Government unions are in deep trouble. They can only blame themselves.

Feb 18, 2018 by

Photo by Hamish Duncan on Unsplash

No obscure Supreme Court ruling deserves its obscurity less than Abood v. Detroit Board of Education, the transformational 1977 case in which the justices upheld mandatory dues for public-employee unions.

At the time, collective bargaining in the public sector was new, an outgrowth of broader social upheavals, which included 1,400 public-employee work stoppages nationwide between 1965 and 1970.

Abood assured these struggling organizations a steady flow of cash, derived ultimately from the same place government gets all its money: taxes. As a result, public-sector unions’ membership is 7.2 million today; they are bulwarks of the Democratic Party, thanks largely to their dues-filled campaign war chests.

On Feb. 26, however, the Supreme Court will hear a public worker’s request to overrule Abood. This new case, Janus v. American Federation of State, County and Municipal Employees, is as much a product of its times as Abood was 41 years ago.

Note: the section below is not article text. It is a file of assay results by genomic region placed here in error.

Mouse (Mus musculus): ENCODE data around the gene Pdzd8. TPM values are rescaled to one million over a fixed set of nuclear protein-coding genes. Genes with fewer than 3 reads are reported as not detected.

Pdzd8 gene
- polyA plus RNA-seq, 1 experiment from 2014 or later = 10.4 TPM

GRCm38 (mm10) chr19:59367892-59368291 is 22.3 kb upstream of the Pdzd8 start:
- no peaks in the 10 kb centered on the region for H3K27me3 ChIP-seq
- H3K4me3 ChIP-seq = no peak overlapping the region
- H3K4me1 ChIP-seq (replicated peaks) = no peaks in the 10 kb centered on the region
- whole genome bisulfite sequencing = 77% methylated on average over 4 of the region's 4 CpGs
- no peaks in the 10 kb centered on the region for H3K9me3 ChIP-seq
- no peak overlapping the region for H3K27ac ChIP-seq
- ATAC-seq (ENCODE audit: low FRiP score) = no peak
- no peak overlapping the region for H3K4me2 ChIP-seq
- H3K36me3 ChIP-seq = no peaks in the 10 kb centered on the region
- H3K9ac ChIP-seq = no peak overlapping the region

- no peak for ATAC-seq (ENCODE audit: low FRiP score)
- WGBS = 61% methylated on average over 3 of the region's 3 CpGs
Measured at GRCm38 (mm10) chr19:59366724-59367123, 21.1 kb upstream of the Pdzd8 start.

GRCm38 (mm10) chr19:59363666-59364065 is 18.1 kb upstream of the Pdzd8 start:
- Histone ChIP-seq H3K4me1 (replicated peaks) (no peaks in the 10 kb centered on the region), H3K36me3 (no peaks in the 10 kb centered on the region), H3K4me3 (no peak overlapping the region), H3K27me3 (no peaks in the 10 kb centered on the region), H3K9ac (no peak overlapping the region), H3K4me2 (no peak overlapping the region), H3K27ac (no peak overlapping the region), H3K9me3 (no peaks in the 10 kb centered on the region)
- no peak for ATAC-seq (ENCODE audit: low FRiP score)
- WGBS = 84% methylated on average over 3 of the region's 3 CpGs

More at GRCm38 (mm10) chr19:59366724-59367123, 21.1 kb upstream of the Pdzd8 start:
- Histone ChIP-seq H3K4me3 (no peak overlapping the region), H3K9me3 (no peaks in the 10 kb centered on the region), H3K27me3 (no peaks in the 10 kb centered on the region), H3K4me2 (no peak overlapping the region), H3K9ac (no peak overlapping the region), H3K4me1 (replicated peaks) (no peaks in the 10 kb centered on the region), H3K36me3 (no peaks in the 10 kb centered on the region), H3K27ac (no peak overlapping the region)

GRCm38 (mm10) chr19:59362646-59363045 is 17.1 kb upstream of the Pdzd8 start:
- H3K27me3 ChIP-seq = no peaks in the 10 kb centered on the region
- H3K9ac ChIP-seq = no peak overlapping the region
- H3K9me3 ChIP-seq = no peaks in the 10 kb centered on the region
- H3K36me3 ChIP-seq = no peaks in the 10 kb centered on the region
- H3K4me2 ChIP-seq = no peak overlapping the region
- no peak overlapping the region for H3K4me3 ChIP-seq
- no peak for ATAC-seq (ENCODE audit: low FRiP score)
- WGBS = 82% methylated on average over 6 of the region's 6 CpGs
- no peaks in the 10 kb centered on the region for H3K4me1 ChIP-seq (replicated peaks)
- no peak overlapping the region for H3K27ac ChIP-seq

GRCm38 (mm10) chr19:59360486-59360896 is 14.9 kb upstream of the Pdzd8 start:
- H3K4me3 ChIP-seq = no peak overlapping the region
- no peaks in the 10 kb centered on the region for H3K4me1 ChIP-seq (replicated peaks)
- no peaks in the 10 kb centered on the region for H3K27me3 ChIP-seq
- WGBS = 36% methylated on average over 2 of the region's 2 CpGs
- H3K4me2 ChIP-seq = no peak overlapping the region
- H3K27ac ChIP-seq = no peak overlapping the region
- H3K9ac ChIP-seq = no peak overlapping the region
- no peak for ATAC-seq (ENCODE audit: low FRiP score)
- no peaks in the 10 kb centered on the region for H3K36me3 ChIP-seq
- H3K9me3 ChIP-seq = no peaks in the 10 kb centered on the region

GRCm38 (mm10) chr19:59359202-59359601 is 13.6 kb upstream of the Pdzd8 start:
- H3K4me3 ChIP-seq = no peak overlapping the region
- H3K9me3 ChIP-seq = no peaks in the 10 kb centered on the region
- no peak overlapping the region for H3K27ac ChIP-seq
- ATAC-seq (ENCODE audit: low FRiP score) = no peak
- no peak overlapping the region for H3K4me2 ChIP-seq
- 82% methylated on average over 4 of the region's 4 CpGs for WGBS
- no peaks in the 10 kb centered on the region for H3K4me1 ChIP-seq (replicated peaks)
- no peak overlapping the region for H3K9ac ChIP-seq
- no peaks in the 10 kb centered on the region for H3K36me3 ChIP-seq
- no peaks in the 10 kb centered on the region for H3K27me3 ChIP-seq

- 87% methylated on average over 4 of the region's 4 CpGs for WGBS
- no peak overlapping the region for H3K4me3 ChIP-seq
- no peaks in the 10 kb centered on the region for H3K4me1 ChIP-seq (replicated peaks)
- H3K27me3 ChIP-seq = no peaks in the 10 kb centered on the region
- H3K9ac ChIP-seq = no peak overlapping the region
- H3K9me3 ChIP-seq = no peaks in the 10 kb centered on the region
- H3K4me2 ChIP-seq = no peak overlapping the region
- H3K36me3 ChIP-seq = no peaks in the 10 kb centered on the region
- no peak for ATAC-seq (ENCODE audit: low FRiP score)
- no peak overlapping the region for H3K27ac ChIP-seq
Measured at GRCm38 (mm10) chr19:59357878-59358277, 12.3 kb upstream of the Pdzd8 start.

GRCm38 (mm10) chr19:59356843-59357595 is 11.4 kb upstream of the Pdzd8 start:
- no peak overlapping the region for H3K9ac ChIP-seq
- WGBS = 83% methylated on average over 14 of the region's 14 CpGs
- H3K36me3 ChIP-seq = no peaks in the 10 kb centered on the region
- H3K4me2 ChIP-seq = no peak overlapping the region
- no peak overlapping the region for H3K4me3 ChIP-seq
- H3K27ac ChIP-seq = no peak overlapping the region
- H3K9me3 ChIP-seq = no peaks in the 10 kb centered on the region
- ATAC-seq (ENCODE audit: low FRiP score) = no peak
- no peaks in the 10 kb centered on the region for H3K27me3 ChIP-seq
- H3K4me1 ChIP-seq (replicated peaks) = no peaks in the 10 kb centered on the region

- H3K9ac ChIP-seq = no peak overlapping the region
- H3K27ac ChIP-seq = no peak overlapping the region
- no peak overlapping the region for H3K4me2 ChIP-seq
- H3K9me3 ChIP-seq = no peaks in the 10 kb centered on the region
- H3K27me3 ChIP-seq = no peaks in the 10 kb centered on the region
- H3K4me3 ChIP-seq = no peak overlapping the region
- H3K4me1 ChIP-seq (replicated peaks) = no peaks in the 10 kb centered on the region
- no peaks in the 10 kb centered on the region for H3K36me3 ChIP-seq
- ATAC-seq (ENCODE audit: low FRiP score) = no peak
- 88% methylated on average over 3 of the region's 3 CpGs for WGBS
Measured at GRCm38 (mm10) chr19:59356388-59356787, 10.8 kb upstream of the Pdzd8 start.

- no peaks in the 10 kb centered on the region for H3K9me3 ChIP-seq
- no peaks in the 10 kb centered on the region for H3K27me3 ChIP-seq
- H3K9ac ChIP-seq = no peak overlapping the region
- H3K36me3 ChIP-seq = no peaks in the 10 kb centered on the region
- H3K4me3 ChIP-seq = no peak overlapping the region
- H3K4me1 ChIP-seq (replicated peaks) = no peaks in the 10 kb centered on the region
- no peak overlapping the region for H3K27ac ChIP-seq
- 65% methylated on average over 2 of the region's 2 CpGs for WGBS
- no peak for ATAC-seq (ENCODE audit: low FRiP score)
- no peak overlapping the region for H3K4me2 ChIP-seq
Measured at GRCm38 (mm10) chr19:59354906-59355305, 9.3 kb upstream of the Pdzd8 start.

[Decades in decline: The fall of unions in Maine]

Abood held that a government’s interest in stabilizing labor unions, by preventing workers covered by union contracts from “free-riding,” could outweigh workers’ right not to subsidize an organization with which they might disagree politically — provided that employees could opt out of the portion of dues that supported overt politics. (The mandatory remainder is known as an “agency fee.”)

Source: Government unions are in deep trouble. They can only blame themselves. — Contributors — Bangor Daily News — BDN Maine

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